The proposed structure does not work well for services that are to remain or develop at a City level. It will be difficult to work out who is responsible for what, as PCTs take on both sector and City-wide functions. South Birmingham, already the largest and more remote organization, is set to take on most of the City-wide services only recently amalgamated under the Community Trust thereby confirming it as the big brother of the PCTs. On the other hand mental health services currently provided by two trusts and Birmingham City Council Social Services are to be brought together in one City-wide Care Trust.
There seems to be no coherence in these proposals. The large size of three, if not all four of the PCTs in the favoured option will still require the development of the "significant substructure of locality arrangements" that is seen to be a major disadvantage to the option of one Birmingham PCT. For example, it has been suggested that up to 10 locality organizations would be needed for South Birmingham PCT. At the same time, the favoured option will not have the advantages that a Birmingham-wide PCT would have in supporting cross-City partnerships with mental health services, Birmingham City Council (especially social services) and voluntary organizations. Such an arrangement would also do away with the need for the Birmingham-wide Primary Care Agency.
Furthermore, the consultation document fails to take account of proposals by Birmingham City Council to develop neighbourhood-centred service delivery through the building of sub-City partnerships to which budgets and management of key local services would be devolved (Birmingham Constitutional Convention, Framework Document). I very much support this approach which is similar in concept to that of the health service ‘locality focus’.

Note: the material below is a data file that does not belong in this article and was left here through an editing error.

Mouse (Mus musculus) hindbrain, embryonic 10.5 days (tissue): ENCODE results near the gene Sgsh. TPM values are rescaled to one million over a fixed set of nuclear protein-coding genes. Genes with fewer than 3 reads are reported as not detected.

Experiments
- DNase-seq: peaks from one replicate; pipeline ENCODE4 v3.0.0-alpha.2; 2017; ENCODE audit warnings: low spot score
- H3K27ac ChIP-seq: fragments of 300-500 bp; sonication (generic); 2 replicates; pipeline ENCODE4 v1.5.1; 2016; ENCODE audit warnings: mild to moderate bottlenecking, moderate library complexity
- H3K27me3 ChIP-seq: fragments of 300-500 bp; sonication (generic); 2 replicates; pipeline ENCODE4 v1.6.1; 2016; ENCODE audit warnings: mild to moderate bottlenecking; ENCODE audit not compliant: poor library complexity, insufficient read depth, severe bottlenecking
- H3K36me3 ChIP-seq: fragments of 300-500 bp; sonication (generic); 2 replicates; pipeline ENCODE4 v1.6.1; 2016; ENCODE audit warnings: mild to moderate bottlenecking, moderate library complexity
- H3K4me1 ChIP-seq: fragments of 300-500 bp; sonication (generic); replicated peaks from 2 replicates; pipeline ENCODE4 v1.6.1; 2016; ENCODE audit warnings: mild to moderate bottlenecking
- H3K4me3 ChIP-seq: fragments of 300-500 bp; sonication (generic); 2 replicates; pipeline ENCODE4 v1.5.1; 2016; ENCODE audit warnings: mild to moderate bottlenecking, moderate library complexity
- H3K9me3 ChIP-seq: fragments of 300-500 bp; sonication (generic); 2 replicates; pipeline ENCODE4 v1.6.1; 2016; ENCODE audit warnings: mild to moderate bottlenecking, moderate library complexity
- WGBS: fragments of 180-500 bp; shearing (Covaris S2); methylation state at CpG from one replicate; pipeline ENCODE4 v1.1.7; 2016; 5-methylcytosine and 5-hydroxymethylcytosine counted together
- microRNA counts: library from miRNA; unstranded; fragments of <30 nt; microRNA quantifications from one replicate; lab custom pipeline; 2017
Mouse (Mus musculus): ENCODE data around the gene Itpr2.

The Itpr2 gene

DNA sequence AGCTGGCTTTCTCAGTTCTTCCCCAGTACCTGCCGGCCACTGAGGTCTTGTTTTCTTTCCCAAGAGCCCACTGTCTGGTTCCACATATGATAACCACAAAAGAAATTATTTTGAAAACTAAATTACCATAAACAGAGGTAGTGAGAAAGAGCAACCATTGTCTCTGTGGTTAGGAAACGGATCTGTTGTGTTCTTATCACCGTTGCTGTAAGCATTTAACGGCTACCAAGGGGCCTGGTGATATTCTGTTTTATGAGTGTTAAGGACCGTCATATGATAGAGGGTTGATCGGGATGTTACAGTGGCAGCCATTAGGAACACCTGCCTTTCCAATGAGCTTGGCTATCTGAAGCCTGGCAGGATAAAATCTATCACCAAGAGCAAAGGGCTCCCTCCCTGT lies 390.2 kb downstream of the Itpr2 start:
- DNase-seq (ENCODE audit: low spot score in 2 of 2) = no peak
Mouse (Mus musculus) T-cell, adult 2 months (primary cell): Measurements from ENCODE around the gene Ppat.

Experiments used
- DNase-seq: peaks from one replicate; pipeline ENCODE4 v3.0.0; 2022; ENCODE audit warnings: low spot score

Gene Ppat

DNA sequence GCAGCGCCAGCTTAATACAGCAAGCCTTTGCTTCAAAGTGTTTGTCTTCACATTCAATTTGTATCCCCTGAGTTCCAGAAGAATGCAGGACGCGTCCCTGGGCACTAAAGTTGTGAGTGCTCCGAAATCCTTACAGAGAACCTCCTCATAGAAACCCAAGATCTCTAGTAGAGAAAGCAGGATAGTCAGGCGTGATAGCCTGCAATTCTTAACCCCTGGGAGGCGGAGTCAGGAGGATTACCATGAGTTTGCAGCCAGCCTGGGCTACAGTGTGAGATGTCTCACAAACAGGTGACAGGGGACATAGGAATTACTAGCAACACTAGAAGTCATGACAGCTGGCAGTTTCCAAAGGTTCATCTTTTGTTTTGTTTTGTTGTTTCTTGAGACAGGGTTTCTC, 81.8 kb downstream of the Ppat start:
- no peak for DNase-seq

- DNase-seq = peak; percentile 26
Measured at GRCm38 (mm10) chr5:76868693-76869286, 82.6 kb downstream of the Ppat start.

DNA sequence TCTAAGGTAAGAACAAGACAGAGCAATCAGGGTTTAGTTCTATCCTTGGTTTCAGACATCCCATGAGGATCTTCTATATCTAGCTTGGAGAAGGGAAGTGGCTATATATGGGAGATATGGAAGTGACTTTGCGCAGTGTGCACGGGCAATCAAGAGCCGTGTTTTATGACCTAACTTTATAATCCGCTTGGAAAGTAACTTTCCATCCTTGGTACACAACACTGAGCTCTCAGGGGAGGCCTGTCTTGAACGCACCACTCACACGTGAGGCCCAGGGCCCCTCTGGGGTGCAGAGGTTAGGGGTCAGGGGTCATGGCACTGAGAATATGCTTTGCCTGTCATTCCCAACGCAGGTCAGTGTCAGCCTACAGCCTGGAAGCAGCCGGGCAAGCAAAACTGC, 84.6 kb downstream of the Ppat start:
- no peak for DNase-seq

Finally, the question has to be asked, will the proposed structure last? Heath service workers yearn for stability. I predict that if the proposal for four primary care trusts goes ahead, cost pressures in the future will eventually lead to their amalgamation into one body (possibly through the transition into three mentioned above). This unnecessary disruption could be avoided by accepting the inevitability of one organization now. I know there will be reluctance on the part of ministers to accept that any new body should take on the same boundaries as those left behind by the abolished health authority but they should not let political dogma overcome common sense. People in Birmingham identify with their City and with their local neighbourhood. To achieve the aims laid down in the consultation document, it would be best to set up structures that mirror this reality.
There should be one primary care trust covering all Birmingham within which as much devolution of decision-making as possible goes to neighbourhoods (localities).
For details of earlier work I have done on this issue please click here